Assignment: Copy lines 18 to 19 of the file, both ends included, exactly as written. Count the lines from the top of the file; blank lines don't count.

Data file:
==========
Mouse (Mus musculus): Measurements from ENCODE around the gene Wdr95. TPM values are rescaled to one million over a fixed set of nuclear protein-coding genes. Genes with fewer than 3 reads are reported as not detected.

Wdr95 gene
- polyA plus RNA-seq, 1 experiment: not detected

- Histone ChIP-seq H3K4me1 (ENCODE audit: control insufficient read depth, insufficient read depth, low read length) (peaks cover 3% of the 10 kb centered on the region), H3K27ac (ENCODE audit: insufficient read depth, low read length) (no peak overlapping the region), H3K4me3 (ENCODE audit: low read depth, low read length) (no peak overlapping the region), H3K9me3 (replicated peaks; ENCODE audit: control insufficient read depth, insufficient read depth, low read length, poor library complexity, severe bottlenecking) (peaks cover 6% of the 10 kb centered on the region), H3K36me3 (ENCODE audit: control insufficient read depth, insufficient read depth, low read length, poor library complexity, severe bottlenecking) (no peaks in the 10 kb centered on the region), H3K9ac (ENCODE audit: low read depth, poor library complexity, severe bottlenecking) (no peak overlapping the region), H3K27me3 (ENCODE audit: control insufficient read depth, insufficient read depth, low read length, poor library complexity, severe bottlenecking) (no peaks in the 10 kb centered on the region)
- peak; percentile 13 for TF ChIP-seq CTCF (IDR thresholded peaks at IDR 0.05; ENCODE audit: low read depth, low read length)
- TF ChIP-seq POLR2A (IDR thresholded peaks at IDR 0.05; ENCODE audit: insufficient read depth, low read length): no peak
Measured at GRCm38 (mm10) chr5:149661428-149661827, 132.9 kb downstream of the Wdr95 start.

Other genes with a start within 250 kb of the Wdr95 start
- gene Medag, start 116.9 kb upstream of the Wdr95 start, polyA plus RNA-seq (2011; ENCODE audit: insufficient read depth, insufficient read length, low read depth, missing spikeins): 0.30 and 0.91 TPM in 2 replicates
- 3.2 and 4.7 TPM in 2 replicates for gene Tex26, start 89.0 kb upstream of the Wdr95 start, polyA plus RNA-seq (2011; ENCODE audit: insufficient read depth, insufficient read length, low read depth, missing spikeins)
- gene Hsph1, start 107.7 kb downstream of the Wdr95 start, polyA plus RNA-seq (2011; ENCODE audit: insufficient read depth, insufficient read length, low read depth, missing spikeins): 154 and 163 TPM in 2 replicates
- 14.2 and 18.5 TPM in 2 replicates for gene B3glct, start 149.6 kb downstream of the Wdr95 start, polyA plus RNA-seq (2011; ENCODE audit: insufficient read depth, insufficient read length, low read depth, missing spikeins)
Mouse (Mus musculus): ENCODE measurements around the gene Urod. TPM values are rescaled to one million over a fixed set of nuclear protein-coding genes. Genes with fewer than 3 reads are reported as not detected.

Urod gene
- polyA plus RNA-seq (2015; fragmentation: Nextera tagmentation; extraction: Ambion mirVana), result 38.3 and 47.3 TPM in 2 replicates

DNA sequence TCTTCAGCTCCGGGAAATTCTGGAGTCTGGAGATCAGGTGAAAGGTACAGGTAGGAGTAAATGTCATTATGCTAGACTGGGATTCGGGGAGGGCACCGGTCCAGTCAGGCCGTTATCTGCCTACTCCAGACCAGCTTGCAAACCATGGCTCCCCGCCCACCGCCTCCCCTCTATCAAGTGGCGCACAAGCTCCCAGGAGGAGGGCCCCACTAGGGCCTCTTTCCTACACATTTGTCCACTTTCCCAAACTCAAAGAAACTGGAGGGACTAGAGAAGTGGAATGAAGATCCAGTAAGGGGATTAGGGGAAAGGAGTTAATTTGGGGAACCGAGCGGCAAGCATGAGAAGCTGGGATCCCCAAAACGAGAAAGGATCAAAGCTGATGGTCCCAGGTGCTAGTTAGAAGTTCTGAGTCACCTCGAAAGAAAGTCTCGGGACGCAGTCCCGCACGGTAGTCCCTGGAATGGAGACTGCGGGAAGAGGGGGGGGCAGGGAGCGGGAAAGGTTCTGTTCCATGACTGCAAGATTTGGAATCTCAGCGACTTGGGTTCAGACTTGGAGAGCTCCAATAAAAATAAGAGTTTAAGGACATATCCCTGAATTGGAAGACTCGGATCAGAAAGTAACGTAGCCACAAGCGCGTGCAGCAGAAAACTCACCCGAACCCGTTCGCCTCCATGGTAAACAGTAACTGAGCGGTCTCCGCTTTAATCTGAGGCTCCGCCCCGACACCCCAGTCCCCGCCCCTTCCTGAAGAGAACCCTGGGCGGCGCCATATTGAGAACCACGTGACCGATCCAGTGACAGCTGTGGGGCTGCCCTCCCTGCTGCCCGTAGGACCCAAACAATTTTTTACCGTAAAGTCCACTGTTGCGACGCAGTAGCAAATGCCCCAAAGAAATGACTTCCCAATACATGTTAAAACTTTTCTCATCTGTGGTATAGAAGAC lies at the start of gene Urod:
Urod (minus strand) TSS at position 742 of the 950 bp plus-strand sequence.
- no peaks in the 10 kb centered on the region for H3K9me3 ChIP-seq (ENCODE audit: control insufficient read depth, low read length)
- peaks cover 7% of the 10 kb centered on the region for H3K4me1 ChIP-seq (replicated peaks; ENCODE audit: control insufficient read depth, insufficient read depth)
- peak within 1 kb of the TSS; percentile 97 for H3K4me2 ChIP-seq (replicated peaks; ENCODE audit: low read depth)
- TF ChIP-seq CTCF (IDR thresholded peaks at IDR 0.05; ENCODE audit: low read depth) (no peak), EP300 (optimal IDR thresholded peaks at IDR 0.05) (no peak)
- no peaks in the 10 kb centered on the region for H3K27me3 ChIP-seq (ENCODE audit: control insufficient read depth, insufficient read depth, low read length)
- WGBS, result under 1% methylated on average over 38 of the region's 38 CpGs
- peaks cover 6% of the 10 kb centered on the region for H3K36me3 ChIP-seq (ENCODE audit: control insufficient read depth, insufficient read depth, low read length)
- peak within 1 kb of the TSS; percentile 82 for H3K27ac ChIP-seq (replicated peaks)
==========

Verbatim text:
- no peaks in the 10 kb centered on the region for H3K9me3 ChIP-seq (ENCODE audit: control insufficient read depth, low read length)
- peaks cover 7% of the 10 kb centered on the region for H3K4me1 ChIP-seq (replicated peaks; ENCODE audit: control insufficient read depth, insufficient read depth)